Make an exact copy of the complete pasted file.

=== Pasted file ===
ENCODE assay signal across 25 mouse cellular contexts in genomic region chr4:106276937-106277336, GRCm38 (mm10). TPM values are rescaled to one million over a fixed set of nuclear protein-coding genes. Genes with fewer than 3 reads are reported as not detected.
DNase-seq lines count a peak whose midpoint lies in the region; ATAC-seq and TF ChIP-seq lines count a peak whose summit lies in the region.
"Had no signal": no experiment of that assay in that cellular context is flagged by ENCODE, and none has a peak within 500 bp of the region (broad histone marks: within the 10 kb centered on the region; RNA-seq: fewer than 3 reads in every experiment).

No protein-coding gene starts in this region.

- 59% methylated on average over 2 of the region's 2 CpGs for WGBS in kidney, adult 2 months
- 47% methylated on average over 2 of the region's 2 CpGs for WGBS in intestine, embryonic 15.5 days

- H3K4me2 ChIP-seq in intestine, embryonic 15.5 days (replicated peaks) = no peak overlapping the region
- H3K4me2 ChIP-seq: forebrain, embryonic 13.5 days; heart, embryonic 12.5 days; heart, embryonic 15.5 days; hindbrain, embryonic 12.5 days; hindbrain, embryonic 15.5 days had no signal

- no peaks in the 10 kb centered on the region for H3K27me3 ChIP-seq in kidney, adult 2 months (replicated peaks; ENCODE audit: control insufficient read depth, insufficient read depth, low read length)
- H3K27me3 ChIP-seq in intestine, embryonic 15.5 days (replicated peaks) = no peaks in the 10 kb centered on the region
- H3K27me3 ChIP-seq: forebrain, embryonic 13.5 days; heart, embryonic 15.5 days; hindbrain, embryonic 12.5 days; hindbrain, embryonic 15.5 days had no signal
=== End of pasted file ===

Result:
ENCODE assay signal across 25 mouse cellular contexts in genomic region chr4:106276937-106277336, GRCm38 (mm10). TPM values are rescaled to one million over a fixed set of nuclear protein-coding genes. Genes with fewer than 3 reads are reported as not detected.
DNase-seq lines count a peak whose midpoint lies in the region; ATAC-seq and TF ChIP-seq lines count a peak whose summit lies in the region.
"Had no signal": no experiment of that assay in that cellular context is flagged by ENCODE, and none has a peak within 500 bp of the region (broad histone marks: within the 10 kb centered on the region; RNA-seq: fewer than 3 reads in every experiment).

No protein-coding gene starts in this region.

- 59% methylated on average over 2 of the region's 2 CpGs for WGBS in kidney, adult 2 months
- 47% methylated on average over 2 of the region's 2 CpGs for WGBS in intestine, embryonic 15.5 days

- H3K4me2 ChIP-seq in intestine, embryonic 15.5 days (replicated peaks) = no peak overlapping the region
- H3K4me2 ChIP-seq: forebrain, embryonic 13.5 days; heart, embryonic 12.5 days; heart, embryonic 15.5 days; hindbrain, embryonic 12.5 days; hindbrain, embryonic 15.5 days had no signal

- no peaks in the 10 kb centered on the region for H3K27me3 ChIP-seq in kidney, adult 2 months (replicated peaks; ENCODE audit: control insufficient read depth, insufficient read depth, low read length)
- H3K27me3 ChIP-seq in intestine, embryonic 15.5 days (replicated peaks) = no peaks in the 10 kb centered on the region
- H3K27me3 ChIP-seq: forebrain, embryonic 13.5 days; heart, embryonic 15.5 days; hindbrain, embryonic 12.5 days; hindbrain, embryonic 15.5 days had no signal